Type of Publication: Journal article published
    PubMed ID: 17624507
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  • 7
    Keywords: BREAST-CANCER ; COMPUTED-TOMOGRAPHY ; LIVER METASTASES ; SOLID TUMORS ; PULMONARY NODULES ; EMISSION-TOMOGRAPHY ; SKELETAL SCINTIGRAPHY ; METASTATIC-DISEASE ; OBSERVER VARIATION ; BONE-SCINTIGRAPHY
    Abstract: Abstract: Background: Malignant melanoma (MM) is dramatically increasing in light-skinned populations worldwide. Staging and regular follow-up examinations are essential. The purpose of this study was to compare the diagnostic accuracy of whole-body MRI with the standard diagnostic algorithm (whole-body CT and brain MRI) in patients with stage III/IV MM. Patients and methods: A group of 50 consecutively admitted patients with stage III/IV MM were included in the study. Whole-body CT and brain MRI scans were performed. Additionally, all patients underwent a whole-body MRI (1.5 Tesla Magnetom Avanto, Siemens Healthcare Sector, Erlangen). The findings were compared on a lesion-by-lesion basis as part of clinical routine follow-up. Results: 33 patients received a follow-up CT and were evaluated. Overall, 824 lesions were detected. The sensitivity of whole-body MRI was observer-dependent. MRI was slightly less sensitive than CT according to the findings of the two most experienced observers (73.4% vs. 78.2%, p = 0.0744). CT was significantly more sensitive in the detection of small (1-5 mm) pulmonary nodules (2.9% vs. 66.9%, p 〈 0.0001). Yet overall, MRI was significantly more specific than CT (83.4% vs. 50.4%, p 〈 0.0001). Conclusions: Whole-body MRI in compliance with standard requirements for the observers (high level of experience) should be considered as an appropriate alternative to CT without ionizing radiation, particularly for young patients with advanced MM.
    Type of Publication: Journal article published
    PubMed ID: 21352483
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  • 8
    Keywords: TUMORS ; RESOLUTION ; MAGNETIC-RESONANCE ; RELAXATION ; COMPONENT ; SKELETAL-MUSCLE ; human brain ; TISSUE SODIUM CONCENTRATION ; ECHO TIMES ; PROJECTION TECHNIQUE
    Abstract: Purpose: To qualitatively and quantitatively assess the corticomedullary sodium 23 ((23)Na) concentration in human kidneys before and after oral administration of a water load by using 3-T magnetic resonance (MR) imaging. Materials and Methods: Fourteen healthy volunteers (mean age, 28 years; range, 24-34 years) were included in this institutional review board-approved study between July and December 2009. For (23)Na MR imaging, a density-adapted three-dimensional radial gradient echo sequence (echo time, 0.55 msec; repetition time, 120 msec; spatial resolution, 5 x 5 x 5 mm) was used with a dedicated (23)Na-tuned coil. Beforehand, the coil profile was assessed by using phantom measurements, and the volunteer images were mathematically corrected accordingly. Images of the volunteers were obtained before and 30 minutes after oral ingestion of 1 L of water. As internal reference, (23)Na concentration of the cerebrospinal fluid (CSF) was calculated. Well-defined corticomedullary complexes in each kidney were assessed, with (23)Na concentrations in the cortex and medulla assessed at various standardized points. From these values, quantitative (23)Na concentrations were derived, and the slopes of the linear portion of the concentration gradient were calculated. Paired t tests were performed. Results: Mean calculated (23)Na concentrations of CSF before (135.2 mmol/L +/- 10.4) and after water load (135.5 mmol/L +/- 11.0) fell within physiologic ranges (P = .95). An increase in average (23)Na concentration from 63.5 mmol/L +/- 9.3 in the cortex to 108.0 mmol/L +/- 10.9 in the medulla was identified. After the water load, this gradient was preserved, although (23)Na concentrations decreased significantly (P 〈 .0001) to 48.6 mmol/L +/- 5.3 in the cortex and 81.9 mmol/L +/- 10.1 in the medulla-declines of 23.4% and 24.7%, respectively. Conclusion: This study demonstrates the physiologic evaluation of human kidneys with 3-T (23)Na MR imaging. The (23)Na imaging technique used allows the quantification of the corticomedullary (23)Na concentration and the assessment of its change with differing physiologic conditions.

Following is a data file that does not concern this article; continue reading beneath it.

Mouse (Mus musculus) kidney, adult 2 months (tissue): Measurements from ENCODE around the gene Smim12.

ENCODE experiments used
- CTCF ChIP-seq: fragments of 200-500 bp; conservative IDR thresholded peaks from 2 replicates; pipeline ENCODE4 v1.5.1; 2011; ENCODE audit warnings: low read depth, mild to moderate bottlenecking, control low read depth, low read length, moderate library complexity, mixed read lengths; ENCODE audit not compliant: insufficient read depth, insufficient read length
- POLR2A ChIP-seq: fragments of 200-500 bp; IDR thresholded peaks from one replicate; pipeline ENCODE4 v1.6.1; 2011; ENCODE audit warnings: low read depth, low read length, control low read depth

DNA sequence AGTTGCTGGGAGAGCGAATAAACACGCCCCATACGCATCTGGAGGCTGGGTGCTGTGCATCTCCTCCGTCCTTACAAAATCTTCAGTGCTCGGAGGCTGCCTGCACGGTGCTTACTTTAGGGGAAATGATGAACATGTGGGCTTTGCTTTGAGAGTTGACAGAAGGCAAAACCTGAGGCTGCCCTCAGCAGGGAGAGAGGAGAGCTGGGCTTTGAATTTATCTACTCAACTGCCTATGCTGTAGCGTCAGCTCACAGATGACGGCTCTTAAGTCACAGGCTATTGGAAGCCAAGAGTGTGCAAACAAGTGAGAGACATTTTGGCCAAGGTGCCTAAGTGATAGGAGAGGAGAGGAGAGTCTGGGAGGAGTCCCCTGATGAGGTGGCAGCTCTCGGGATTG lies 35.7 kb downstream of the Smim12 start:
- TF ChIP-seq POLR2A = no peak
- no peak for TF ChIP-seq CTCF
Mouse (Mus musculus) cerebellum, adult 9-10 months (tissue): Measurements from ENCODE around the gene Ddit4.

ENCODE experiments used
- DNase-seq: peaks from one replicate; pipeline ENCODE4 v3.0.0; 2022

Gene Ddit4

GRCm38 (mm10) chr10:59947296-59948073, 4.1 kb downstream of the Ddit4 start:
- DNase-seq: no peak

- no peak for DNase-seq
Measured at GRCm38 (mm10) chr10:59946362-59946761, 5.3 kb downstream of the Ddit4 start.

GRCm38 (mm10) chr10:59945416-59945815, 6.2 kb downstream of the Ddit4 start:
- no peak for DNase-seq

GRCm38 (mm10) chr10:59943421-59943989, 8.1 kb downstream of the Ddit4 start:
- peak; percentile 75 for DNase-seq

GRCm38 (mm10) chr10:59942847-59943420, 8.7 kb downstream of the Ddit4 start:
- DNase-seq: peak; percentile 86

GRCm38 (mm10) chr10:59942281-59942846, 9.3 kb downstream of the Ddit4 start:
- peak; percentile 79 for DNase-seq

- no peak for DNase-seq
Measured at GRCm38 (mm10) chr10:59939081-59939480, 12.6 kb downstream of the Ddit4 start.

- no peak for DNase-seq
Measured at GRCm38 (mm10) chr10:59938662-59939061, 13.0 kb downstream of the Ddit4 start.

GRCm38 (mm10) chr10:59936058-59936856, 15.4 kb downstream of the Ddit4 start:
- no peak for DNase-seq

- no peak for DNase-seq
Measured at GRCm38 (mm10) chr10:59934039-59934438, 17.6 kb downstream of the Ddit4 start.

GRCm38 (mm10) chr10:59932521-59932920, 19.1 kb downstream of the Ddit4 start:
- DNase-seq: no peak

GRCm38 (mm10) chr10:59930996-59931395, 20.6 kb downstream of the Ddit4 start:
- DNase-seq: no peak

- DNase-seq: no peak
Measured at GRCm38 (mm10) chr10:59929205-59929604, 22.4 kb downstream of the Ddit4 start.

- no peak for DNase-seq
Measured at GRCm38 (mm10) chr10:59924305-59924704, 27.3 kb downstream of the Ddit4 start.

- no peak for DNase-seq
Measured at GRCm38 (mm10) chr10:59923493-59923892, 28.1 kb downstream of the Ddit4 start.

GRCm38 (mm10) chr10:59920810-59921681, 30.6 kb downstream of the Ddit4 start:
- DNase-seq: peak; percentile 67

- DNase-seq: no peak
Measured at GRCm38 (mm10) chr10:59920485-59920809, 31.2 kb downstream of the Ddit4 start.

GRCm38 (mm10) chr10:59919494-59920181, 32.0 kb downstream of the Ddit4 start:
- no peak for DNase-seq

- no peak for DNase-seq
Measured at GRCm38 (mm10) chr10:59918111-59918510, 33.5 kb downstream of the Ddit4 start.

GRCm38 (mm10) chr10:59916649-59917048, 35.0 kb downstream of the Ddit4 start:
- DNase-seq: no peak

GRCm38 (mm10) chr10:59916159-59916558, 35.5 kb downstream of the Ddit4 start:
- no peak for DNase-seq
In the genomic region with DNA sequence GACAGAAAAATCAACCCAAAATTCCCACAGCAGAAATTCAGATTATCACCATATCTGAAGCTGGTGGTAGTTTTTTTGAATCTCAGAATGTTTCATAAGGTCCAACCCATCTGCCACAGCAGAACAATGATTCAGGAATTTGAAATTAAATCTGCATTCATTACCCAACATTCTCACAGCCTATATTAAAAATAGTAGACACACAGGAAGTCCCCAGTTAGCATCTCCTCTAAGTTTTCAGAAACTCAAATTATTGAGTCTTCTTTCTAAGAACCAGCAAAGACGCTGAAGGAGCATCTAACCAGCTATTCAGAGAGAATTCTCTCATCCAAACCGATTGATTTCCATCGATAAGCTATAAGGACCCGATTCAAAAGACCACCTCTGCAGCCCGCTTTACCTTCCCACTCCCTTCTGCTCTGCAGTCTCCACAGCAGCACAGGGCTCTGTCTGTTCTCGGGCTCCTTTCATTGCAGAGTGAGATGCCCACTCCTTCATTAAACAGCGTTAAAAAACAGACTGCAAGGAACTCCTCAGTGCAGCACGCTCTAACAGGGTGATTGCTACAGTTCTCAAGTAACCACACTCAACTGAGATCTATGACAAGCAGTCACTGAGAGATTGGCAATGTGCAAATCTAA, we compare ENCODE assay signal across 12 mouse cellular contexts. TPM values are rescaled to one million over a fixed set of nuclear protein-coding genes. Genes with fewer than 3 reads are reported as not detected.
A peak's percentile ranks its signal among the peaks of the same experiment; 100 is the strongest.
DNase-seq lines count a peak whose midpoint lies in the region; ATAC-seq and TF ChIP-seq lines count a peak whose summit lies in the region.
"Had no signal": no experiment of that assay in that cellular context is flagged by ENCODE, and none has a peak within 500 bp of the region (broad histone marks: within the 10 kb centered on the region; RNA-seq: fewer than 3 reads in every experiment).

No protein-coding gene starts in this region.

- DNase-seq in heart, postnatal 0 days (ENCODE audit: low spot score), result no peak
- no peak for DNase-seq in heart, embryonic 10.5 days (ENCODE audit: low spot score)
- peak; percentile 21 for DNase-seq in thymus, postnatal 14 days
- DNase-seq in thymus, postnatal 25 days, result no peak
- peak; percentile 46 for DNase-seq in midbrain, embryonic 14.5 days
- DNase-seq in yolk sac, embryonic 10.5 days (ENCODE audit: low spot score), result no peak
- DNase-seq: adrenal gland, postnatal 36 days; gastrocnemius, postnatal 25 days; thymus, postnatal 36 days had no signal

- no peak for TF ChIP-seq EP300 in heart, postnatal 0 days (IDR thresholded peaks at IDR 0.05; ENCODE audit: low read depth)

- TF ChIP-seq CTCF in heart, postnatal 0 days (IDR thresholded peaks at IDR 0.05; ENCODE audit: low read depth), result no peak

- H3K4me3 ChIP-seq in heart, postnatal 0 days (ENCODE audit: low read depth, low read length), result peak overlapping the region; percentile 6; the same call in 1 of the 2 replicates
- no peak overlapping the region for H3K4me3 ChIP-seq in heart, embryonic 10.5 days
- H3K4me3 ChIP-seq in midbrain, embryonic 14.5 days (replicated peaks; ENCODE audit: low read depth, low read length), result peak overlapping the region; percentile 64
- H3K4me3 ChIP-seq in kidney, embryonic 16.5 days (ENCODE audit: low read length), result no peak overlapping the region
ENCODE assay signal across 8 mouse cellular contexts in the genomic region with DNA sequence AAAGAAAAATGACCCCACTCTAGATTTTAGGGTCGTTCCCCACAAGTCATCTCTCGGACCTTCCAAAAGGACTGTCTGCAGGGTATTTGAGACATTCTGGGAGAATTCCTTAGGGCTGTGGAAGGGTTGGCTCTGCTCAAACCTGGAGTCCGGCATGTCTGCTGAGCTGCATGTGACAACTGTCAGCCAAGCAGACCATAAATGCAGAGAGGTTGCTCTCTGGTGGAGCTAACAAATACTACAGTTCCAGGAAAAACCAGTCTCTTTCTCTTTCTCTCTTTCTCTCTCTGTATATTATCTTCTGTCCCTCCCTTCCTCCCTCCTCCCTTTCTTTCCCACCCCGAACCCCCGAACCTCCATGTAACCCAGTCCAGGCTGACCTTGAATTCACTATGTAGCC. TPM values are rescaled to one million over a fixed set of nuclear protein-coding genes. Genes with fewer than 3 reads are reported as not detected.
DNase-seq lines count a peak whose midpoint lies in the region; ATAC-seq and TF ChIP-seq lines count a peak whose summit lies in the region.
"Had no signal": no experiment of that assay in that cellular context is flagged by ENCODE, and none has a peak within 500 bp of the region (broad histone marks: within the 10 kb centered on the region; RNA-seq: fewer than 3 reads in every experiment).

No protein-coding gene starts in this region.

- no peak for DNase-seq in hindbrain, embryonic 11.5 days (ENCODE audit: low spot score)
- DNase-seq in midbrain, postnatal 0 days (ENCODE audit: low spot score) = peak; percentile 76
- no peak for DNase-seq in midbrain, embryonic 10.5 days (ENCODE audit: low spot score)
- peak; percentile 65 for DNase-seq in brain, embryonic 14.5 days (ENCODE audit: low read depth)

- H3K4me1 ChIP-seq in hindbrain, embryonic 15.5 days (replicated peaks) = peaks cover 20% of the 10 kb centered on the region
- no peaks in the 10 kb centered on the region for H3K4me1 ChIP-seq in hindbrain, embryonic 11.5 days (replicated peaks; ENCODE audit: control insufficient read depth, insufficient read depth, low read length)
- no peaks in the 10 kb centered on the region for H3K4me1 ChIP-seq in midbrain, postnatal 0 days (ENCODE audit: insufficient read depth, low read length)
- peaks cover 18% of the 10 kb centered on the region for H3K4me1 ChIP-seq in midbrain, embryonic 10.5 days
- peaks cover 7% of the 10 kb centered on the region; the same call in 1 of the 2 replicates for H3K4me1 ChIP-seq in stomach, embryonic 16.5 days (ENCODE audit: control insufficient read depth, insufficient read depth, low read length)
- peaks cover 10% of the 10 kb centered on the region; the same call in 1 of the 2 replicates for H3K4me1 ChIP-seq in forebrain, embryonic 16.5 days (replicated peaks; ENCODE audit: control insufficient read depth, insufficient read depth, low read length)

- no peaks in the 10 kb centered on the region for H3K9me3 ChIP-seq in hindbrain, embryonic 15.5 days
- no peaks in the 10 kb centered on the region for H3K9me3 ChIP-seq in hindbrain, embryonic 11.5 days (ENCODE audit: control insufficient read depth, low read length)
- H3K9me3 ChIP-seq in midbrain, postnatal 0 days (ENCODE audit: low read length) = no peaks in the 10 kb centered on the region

Type of Publication: Journal article published
    PubMed ID: 21771954
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  • 9
    Keywords: measurement ; BLOOD ; Germany ; MODEL ; PERFUSION ; IMAGES ; QUANTIFICATION ; VOLUME ; TIME ; kidney ; blood flow ; CANINE MODEL ; CEREBRAL BLOOD-FLOW ; CONTRAST AGENT ; dynamic T-2*-weighted imaging ; FLOW ; HIGH-RESOLUTION MEASUREMENT ; INJECTION ; intravascular contrast agent ; MR ; MRI ; QUANTITATION ; RAT-KIDNEY ; susceptibility contrast ; time series deconvolution ; TRACER BOLUS PASSAGES
    Abstract: In this work absolute values of regional renal blood volume (rRBV) and flow (rRBF) are assessed by means of contrast- enhanced (CE) MRI using an intravascular superparamagnetic contrast agent. In an animal study, eight foxhounds underwent dynamic susceptibility-weighted MRI upon injection of contrast agent. Using principles of indicator dilution theory and deconvolution analysis, parametric images of rRBV, rRBF, and mean transit time (MTT) were computed. For comparison, whole- organ blood flow was determined invasively by means of an implanted flow probe, and the weight of the kidneys was evaluated postmortem. A mean rBV value of 28 ml/100 g was found in the renal cortex, with a corresponding mean rBF value of 524 ml/100 g/min and an average MTT of about 3.4 s. Although there was a systematic difference between the absolute blood flow values determined by MRI and the ultrasonic probe, a significant correlation (r(s) = 0.72, P 〈 0.05) was established. The influence of the arterial input function (AIF), T-1 relaxation effects, and repeated measurements on the precision of the perfusion quantitation is discussed. (C) 2003 Wiley-Liss, Inc
    Type of Publication: Journal article published
    PubMed ID: 12541248
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  • 10
    Keywords: brain ; Germany ; MRI ; ALZHEIMERS-DISEASE ; DEMENTIA ; AD ; Alzheimer's disease,magnetic resonance imaging,computed tomography,fMRI,structural imaging ; ATROPHY ; CEREBRAL WHITE-MATTER ; DIFFUSION TENSOR ; MILD COGNITIVE IMPAIRMENT ; VASCULAR DEMENTIA ; WORKING-MEMORY
    Type of Publication: Journal article published